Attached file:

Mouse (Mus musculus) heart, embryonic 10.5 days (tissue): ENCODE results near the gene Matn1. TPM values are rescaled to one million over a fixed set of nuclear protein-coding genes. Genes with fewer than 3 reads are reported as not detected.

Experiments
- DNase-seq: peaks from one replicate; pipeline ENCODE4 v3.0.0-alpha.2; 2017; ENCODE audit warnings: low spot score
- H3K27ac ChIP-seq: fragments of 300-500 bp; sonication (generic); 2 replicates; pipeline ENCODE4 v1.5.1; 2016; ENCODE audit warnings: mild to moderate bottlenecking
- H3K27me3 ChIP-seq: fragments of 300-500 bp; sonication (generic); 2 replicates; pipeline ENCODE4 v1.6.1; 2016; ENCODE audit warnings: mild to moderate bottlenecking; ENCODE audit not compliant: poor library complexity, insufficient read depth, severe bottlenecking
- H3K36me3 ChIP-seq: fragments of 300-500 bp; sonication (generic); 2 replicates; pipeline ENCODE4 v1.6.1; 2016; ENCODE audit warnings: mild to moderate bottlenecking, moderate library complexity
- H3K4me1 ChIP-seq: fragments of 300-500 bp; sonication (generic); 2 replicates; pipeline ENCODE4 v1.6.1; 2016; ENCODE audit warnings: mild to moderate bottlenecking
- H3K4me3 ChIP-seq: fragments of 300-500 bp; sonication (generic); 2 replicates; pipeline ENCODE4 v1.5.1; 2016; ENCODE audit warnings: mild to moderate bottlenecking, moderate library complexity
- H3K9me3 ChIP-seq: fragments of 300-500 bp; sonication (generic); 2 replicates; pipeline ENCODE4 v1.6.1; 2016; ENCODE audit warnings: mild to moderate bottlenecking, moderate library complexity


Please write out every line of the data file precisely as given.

Mouse (Mus musculus) heart, embryonic 10.5 days (tissue): ENCODE results near the gene Matn1. TPM values are rescaled to one million over a fixed set of nuclear protein-coding genes. Genes with fewer than 3 reads are reported as not detected.

Experiments
- DNase-seq: peaks from one replicate; pipeline ENCODE4 v3.0.0-alpha.2; 2017; ENCODE audit warnings: low spot score
- H3K27ac ChIP-seq: fragments of 300-500 bp; sonication (generic); 2 replicates; pipeline ENCODE4 v1.5.1; 2016; ENCODE audit warnings: mild to moderate bottlenecking
- H3K27me3 ChIP-seq: fragments of 300-500 bp; sonication (generic); 2 replicates; pipeline ENCODE4 v1.6.1; 2016; ENCODE audit warnings: mild to moderate bottlenecking; ENCODE audit not compliant: poor library complexity, insufficient read depth, severe bottlenecking
- H3K36me3 ChIP-seq: fragments of 300-500 bp; sonication (generic); 2 replicates; pipeline ENCODE4 v1.6.1; 2016; ENCODE audit warnings: mild to moderate bottlenecking, moderate library complexity
- H3K4me1 ChIP-seq: fragments of 300-500 bp; sonication (generic); 2 replicates; pipeline ENCODE4 v1.6.1; 2016; ENCODE audit warnings: mild to moderate bottlenecking
- H3K4me3 ChIP-seq: fragments of 300-500 bp; sonication (generic); 2 replicates; pipeline ENCODE4 v1.5.1; 2016; ENCODE audit warnings: mild to moderate bottlenecking, moderate library complexity
- H3K9me3 ChIP-seq: fragments of 300-500 bp; sonication (generic); 2 replicates; pipeline ENCODE4 v1.6.1; 2016; ENCODE audit warnings: mild to moderate bottlenecking, moderate library complexity